Remember Aaron Hicks? You know, the Yankees’ starting center fielder entering this season, who was sandwiched between Aaron Judge and Giancarlo Stanton as the third hitter in the Opening Day lineup?
Understandably, it’s been a few months since we’ve talked about Aaron Hicks here on Pinstripe Alley: when a player hits the injured list on May 14th and opts for season-ending surgery just a week later, there’s very little reason to give him more than just a passing reference. With the 2021 season either unfortunately or mercifully over for the Yankees, however, we begin to turn our attention to this upcoming winter and the 2022 season — thus bringing Hicks back into the conversation.
Given his injury history, there’s a more-than-decent chance that the Yankees look to add an outfielder this winter to at least challenge — if not outright replace — Hicks as the starting center fielder next season. Even so, the nine-year veteran will almost certainly be expected to be a contributor next season. In 338 games from 2017 to 2020, he hit 60 home runs, walked 213 times, and slashed .247/.362/.457, good for a 120 OPS+. He’s capable of playing all three spots in the outfield, albeit not at an elite level. With an AAV of about $10 million, he has the potential to be a fantastic value for the Yankees (and we know how much the Yankees like value). On top of all that, he’s a switch-hitter.
Still, he doesn’t come without risk, as a torn wrist sheath is a major injury, and not one that occurs all that often. In recent years, only José Bautista in 2012 and Mark Teixeira in 2013 tore the tendon sheath in their wrists (it is far more common for the tendon itself to become strained rather than the protective sheath). Although their injuries are not quite the same as Hicks’ — wrists are very finnicky things — in many ways, they provide both the best and worst case scenario, respectively, for Hicks and the Yankees.
Shortly after the 2012 All-Star Game, Bautista injured his wrist while fouling off a pitch against Yankees reliever David Robertson, hitting the injured list officially on July 17. At first, he would avoid surgery, returning to the lineup on August 24 against Baltimore. He would reaggravate the wrist the following day, and would opt for season-ending surgery just three days later.
Healthy to start the 2013 season, Bautista did not miss a beat. Although he recorded only 15 hits in the month of April and had only a .302 on-base percentage, 11 went for extra bases (seven home runs, four doubles), showing that his power stroke was still there. In the end, he finished the season slashing .259/.358/.498 with 28 home runs and 73 runs batted in over 118 games (he missed the final month of the season due to a bone bruise on his thigh) — a 132 OPS+. Clearly, the torn wrist sheath had fully healed and was not bothering him.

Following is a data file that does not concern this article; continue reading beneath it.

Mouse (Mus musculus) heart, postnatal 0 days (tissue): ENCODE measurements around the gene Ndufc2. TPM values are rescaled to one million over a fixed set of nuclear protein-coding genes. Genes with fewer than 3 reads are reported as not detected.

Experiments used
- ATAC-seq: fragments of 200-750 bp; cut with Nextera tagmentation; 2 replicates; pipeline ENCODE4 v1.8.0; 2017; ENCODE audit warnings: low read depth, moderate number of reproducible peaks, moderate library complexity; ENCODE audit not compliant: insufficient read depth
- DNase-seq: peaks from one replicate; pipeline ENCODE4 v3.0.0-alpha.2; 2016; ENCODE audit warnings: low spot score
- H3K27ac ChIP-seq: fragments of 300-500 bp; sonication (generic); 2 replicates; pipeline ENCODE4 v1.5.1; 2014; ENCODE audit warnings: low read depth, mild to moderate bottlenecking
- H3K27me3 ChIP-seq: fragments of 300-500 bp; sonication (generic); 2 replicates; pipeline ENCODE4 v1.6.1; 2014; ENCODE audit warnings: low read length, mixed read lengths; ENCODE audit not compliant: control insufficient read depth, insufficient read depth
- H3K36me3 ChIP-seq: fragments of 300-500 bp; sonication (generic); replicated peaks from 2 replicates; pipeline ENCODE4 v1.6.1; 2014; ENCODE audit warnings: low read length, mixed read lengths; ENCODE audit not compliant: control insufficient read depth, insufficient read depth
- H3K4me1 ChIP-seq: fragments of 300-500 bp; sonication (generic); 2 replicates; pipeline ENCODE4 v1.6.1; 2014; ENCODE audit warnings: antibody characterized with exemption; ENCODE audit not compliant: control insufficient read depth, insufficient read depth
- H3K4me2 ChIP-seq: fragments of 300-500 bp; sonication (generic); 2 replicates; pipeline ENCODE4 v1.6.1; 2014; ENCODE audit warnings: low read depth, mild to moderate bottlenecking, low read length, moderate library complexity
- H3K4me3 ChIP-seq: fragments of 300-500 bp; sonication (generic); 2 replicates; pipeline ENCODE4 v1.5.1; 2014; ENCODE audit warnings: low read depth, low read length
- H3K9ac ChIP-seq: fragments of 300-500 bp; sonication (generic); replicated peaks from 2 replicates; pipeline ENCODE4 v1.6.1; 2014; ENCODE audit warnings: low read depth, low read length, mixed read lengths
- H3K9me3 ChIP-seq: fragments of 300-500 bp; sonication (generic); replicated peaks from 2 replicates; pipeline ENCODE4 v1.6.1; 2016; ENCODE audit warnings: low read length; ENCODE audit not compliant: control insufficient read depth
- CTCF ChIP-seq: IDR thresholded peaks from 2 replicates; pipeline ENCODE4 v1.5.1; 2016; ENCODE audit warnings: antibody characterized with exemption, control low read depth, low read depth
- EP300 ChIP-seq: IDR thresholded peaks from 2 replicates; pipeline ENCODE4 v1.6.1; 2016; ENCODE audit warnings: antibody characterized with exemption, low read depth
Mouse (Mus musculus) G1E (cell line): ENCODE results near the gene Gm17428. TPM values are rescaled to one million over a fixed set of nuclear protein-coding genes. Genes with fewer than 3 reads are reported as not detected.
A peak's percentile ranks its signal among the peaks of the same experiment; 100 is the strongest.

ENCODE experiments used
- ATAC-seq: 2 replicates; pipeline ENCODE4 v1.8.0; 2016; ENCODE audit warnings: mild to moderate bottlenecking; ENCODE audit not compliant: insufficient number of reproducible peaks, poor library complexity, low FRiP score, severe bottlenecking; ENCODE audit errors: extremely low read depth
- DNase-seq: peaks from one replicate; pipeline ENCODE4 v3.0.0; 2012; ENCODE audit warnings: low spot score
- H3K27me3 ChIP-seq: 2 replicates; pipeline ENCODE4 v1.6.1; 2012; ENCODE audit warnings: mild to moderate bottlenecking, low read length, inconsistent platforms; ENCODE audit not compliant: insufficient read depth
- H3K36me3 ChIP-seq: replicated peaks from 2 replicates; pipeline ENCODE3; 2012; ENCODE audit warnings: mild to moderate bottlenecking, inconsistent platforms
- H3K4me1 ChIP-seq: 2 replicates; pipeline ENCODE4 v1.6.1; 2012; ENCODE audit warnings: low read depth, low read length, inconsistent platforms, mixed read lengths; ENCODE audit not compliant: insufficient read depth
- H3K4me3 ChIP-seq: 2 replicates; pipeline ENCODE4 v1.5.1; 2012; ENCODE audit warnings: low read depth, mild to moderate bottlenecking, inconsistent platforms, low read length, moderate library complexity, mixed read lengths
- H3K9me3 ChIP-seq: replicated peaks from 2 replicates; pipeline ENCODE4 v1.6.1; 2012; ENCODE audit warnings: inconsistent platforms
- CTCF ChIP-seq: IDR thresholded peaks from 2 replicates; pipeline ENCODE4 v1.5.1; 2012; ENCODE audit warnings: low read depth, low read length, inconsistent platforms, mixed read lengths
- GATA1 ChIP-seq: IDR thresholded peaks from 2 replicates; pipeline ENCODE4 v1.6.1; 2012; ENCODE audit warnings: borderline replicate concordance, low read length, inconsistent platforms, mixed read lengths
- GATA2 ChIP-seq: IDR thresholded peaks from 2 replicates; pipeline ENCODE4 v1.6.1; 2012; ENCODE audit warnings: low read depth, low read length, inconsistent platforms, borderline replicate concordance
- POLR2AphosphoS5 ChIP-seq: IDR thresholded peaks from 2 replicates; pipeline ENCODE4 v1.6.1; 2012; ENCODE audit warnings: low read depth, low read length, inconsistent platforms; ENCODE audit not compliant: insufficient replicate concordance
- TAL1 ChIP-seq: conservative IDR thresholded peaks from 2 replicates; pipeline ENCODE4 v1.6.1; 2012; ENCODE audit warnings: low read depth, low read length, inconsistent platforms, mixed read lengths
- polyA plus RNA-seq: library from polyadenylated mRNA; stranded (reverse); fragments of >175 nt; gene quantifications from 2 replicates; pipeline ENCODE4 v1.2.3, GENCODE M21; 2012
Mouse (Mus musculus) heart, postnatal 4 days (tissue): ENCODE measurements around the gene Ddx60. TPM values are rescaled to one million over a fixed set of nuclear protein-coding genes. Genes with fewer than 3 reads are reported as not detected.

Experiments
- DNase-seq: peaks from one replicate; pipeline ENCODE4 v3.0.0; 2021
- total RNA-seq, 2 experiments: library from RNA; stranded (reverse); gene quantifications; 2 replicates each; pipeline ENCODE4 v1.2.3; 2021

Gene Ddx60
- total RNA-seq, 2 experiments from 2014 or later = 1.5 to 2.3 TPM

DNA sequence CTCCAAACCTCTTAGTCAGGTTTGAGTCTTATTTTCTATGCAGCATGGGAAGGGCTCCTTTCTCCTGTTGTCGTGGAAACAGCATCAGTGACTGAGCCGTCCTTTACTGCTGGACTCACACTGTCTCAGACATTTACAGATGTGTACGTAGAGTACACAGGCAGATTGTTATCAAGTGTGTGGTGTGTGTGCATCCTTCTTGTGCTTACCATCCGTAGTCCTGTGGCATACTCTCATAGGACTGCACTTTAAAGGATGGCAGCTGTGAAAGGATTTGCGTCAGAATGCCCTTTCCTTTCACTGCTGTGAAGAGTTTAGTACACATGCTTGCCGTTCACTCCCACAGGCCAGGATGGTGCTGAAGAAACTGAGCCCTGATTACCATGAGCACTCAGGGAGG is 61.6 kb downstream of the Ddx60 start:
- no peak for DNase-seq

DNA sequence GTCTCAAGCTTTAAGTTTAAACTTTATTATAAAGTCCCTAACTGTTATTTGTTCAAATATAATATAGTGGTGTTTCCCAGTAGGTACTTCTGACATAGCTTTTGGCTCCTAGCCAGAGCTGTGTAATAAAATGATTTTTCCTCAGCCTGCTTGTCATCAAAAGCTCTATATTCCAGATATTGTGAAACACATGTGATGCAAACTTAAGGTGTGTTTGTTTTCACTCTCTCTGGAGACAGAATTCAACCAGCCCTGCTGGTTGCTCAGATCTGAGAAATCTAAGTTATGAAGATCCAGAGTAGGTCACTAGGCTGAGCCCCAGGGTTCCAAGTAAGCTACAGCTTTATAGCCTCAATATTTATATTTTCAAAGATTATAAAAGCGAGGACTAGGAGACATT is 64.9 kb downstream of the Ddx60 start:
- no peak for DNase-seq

While preparing to play for Team USA in the 2013 World Baseball Classic, Teixeira tore the tendon sheath in his right wrist, an injury that was initially described as a strained wrist. At first, his injury looked a lot less severe than Bautista’s, and he was expected to be back with the Yankees in May. He barely made that timeline, though, returning to action on May 31st. Just two weeks later, he reaggravated the wrist, and on June 26th, he decided to have season-ending surgery to repair the sheath. Much like Hicks’s 2021, Teixeira’s 2013 was essentially a lost season, as he had a 68 OPS+ in a whopping 15 games.
Unfortunately, although the only time he hit the shelf formally was due to a hamstring injury, Teixeira did not look at all like the middle-of-the-order bat that he was expected to be throughout the 2014 season. Despite hitting 22 home runs — just two fewer than he had in a comparable amount of games in 2012 — he posted a .216/.313/.398 slash (101 OPS+), the worst performance in a full season of his entire career up until that point. While we unfortunately do not have Statcast data back that far, which would help us analyze his batted ball profile more to determine the source of his power outage, we do know his wrist continued to bother him throughout the season, and he even needed a cortisone shot in June to keep him on the field. Ultimately, Teixeira would return to his peak form one last time, as his 144 OPS+ in 2015 was his highest mark as a member of the Yankees, but before that, the torn sheath ruined one season and turned him into a league-average bat in another.
Back in August, speaking to the media for the first time since the surgery, Hicks said he’s feeling good and expects to be able to undergo a normal offseason, which would allow him to go full-speed from the beginning of spring training. While that would be a very nice development indeed, there’s still a lot of time between now and then. Whose path is Hicks going to take — that of his fellow outfielder, who was also the same age as himself when he tore his sheath, or that of his former teammate, who had been two years older? At this point, only time will tell.